Here we get to the part of the book where Johnson’s luck begins to run dry. He wakes up to meet the group to get on the train only to find that they left him behind.
I have to really commend Crichton for a little bait and switch that he does. As Johnson has breakfast, the bellboy says that “the professor” wants to join him. Now, what I thought was that Marsh had pulled some kind of trick to scare Johnson out of telling anyone and everyone the confidential plans that he was supposed to be keeping a secret. It took me completely by surprise that it wasn’t professor Marsh. The reader and Johnson were shocked to find that it’s not Marsh but his Rival: Edward Drinker Cope.
Cope is a contradiction of a Quaker. He’s on anexpedition to Montana, just like Marsh’s group. Cope joins Johnson for breakfast and offers him a spot in his own expedition. Johnson doesn’t really have plans for movign forward or going home, so he takes Cope up on his offer. On a side note, Marsh takes molasses with his coffee. I sort of want to try that.
In the next chapter, Johnson meets Cope’s group. Now, this is a completely different collection of people. The first difference I see is that all of the students are named. In Marsh’s group, I don’t really remember any of their names. They were just kind of a semi-anonymous group that Johnson was the only real person of note within. Not so much here, we get a brief introduction to all of the characters.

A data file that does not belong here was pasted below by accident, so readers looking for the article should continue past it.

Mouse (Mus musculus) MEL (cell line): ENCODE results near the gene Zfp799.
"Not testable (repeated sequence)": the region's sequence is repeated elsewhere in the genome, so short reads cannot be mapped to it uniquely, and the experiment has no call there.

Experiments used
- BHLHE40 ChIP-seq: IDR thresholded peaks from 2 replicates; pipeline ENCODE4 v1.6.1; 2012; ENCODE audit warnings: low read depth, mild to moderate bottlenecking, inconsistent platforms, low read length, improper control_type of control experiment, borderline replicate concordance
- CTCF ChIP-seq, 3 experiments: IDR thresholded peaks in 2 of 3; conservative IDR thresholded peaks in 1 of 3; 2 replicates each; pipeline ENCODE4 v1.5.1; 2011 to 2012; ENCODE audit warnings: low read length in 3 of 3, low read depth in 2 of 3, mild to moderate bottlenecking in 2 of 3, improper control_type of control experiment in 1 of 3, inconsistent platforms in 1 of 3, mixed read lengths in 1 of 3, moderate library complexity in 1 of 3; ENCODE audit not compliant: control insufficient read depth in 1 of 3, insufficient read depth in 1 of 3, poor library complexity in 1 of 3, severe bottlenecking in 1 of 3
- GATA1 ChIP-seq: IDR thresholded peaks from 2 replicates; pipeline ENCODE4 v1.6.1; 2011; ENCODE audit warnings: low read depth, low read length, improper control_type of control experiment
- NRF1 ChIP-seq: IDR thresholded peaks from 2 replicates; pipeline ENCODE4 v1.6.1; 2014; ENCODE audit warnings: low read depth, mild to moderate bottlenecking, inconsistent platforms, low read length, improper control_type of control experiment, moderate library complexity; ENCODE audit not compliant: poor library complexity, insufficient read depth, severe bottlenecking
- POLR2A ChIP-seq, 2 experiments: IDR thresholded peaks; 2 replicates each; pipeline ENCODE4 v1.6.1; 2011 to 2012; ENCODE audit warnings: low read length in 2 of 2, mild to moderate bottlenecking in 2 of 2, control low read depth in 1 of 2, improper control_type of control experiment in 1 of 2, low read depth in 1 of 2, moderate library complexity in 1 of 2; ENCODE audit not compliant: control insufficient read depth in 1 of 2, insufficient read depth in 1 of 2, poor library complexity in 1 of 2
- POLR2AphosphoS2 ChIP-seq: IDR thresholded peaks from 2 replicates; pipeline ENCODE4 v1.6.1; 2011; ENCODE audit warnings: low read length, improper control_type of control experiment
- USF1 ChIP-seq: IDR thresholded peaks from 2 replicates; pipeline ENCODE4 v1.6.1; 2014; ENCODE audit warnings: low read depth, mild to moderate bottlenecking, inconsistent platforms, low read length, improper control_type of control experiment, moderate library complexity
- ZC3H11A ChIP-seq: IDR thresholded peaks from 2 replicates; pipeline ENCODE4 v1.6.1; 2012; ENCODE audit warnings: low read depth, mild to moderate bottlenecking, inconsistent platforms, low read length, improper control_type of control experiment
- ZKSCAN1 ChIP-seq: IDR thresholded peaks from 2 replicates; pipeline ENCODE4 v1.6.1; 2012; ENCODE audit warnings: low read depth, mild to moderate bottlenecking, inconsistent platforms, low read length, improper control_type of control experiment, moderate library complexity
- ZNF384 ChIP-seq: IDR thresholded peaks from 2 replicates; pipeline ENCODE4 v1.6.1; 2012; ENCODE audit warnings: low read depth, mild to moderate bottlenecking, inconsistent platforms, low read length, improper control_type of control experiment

Annie Cope is Edward Cope’s wife. She seems to be pleasant, but unfortunately she isn’t around for very long. It’s nothing serious, she just gets on the train back home. I think her character had some missed potential. Still, the other characters make for an interesting group.
Sternberg is a bright, if somewhat sickly fossil hunter. Isaac is a fearful student with bad past encounters with Native Americans. Toad is a chubby, curious young man. Morton and Chapman are quieter, and the book seems to forget about them in the long run. If there was another draft of this book, I think that those two may habe been removed from the story.
Now, this is where we see Cope’s biggest flaw: his recklessness. For most of the book, Cope takes very little care in the safety of his expedition. Over and over he is warned on imminent danger, but decides to press on. This becomes more and more terrifying for his charges as their mission progresses.
Now Cope defies the stereotype of a quaker. He’s reckless, argumentative, and even somewhat violent. It takes both Johnson and the reader by surprise. This will defenitely be important later in the novel.
Back to the plot itself, we check back in on Cope’s expidition in Salt Lake City, Utah. One thing that Cope points out is how ugly the Mormon Tabernacle is. Now, that’s a completely subjective statement. I think that it looks alright but I guess that you can judge that for yourself. Also, not to give away too much, but I realize upon reviewing the beginning of the book that there’s a subtle callback to this, suggesting that Cope has a problem with mormons more than theirarchetecture, but I digress.
Now, at this point there’s another thing that the book kind of seems to forget about. Cope runs into some trouble with the law. It seems for a moment that Marsh’s stories about Cope are true after all. Cope manages to start a fight with the sheriff of the town, and his students have to pull him away. And the reader has to wonder: is Marsh a scoundrel, or is Cope a killer?
Now the rest of the section sets the scene for what the students are about to encounter. There’s a description of the conflicts that they are about to insert themselves into. Finally, we meed Cookie, the heavyset chef that they pick up along the way.
And so ends part 1 of Dragon Teeth. One down, two to go.